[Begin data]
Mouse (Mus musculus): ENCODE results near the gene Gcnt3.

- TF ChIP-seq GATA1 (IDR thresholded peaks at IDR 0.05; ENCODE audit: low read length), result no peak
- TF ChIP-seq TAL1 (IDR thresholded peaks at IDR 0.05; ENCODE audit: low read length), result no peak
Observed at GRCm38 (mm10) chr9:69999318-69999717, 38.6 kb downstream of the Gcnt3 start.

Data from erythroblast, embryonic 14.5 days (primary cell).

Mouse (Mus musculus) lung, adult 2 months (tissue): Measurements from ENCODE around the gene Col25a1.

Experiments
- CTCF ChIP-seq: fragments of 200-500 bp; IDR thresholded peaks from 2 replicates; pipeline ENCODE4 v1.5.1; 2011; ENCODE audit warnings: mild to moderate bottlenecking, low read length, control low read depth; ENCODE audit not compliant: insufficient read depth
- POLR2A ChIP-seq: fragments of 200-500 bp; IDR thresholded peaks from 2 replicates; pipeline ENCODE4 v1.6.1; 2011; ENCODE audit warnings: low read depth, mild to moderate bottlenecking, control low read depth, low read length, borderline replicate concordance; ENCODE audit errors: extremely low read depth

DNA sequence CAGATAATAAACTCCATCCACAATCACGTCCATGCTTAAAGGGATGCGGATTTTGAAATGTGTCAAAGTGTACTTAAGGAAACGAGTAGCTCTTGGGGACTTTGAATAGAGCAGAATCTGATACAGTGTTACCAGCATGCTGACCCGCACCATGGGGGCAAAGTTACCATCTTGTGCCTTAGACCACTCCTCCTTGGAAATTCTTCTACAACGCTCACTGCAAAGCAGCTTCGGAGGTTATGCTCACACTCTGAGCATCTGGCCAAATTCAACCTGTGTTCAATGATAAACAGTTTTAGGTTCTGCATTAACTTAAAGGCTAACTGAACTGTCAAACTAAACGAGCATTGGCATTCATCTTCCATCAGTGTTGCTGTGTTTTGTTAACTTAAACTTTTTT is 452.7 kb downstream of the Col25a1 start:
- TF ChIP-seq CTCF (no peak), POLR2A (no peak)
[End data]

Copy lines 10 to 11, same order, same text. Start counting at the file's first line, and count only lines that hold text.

DNA sequence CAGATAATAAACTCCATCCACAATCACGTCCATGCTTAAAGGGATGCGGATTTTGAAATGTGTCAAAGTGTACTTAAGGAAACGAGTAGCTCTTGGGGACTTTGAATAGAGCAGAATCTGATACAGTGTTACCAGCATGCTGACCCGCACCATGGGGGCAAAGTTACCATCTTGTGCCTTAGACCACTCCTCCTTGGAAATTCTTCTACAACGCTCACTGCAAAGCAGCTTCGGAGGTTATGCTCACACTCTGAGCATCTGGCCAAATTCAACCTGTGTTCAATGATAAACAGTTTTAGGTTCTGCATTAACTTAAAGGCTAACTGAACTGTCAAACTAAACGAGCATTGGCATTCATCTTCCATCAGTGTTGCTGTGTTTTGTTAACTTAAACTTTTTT is 452.7 kb downstream of the Col25a1 start:
- TF ChIP-seq CTCF (no peak), POLR2A (no peak)